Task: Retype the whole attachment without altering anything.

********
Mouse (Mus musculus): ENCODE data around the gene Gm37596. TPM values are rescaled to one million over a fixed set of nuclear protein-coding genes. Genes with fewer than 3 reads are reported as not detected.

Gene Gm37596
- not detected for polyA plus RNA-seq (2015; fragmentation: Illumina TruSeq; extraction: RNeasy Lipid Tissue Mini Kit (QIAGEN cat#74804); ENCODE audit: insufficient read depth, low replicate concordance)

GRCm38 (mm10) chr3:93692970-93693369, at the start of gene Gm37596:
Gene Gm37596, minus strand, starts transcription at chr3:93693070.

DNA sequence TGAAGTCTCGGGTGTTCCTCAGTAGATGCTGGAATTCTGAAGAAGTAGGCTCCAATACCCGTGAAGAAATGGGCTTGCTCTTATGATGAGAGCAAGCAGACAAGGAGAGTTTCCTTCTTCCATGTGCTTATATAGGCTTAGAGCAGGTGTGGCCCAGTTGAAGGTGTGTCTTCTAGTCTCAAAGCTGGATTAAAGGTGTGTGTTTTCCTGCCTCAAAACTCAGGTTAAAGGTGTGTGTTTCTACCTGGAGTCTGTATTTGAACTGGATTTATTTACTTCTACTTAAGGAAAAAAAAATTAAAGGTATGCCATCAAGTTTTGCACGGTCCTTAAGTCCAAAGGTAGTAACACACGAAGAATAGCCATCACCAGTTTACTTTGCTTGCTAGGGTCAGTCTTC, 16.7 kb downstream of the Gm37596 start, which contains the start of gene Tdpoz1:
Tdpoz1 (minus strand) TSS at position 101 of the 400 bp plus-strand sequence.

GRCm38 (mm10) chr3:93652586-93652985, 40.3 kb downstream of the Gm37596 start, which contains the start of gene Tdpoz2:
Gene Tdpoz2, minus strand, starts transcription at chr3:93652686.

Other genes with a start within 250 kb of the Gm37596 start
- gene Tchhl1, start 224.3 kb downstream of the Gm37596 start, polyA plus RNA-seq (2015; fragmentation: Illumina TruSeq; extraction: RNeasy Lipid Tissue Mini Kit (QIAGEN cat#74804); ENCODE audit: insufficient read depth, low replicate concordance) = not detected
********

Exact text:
Mouse (Mus musculus): ENCODE data around the gene Gm37596. TPM values are rescaled to one million over a fixed set of nuclear protein-coding genes. Genes with fewer than 3 reads are reported as not detected.

Gene Gm37596
- not detected for polyA plus RNA-seq (2015; fragmentation: Illumina TruSeq; extraction: RNeasy Lipid Tissue Mini Kit (QIAGEN cat#74804); ENCODE audit: insufficient read depth, low replicate concordance)

GRCm38 (mm10) chr3:93692970-93693369, at the start of gene Gm37596:
Gene Gm37596, minus strand, starts transcription at chr3:93693070.

DNA sequence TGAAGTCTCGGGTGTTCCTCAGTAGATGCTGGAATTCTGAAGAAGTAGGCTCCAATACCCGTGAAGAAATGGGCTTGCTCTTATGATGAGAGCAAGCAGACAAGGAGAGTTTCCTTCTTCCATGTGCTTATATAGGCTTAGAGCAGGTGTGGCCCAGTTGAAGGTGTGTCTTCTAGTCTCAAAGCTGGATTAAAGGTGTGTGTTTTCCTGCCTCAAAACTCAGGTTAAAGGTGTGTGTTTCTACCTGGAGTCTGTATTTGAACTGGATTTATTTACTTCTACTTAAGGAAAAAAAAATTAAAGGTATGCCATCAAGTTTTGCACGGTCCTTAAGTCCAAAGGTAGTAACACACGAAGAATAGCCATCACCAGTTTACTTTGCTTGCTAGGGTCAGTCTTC, 16.7 kb downstream of the Gm37596 start, which contains the start of gene Tdpoz1:
Tdpoz1 (minus strand) TSS at position 101 of the 400 bp plus-strand sequence.

GRCm38 (mm10) chr3:93652586-93652985, 40.3 kb downstream of the Gm37596 start, which contains the start of gene Tdpoz2:
Gene Tdpoz2, minus strand, starts transcription at chr3:93652686.

Other genes with a start within 250 kb of the Gm37596 start
- gene Tchhl1, start 224.3 kb downstream of the Gm37596 start, polyA plus RNA-seq (2015; fragmentation: Illumina TruSeq; extraction: RNeasy Lipid Tissue Mini Kit (QIAGEN cat#74804); ENCODE audit: insufficient read depth, low replicate concordance) = not detected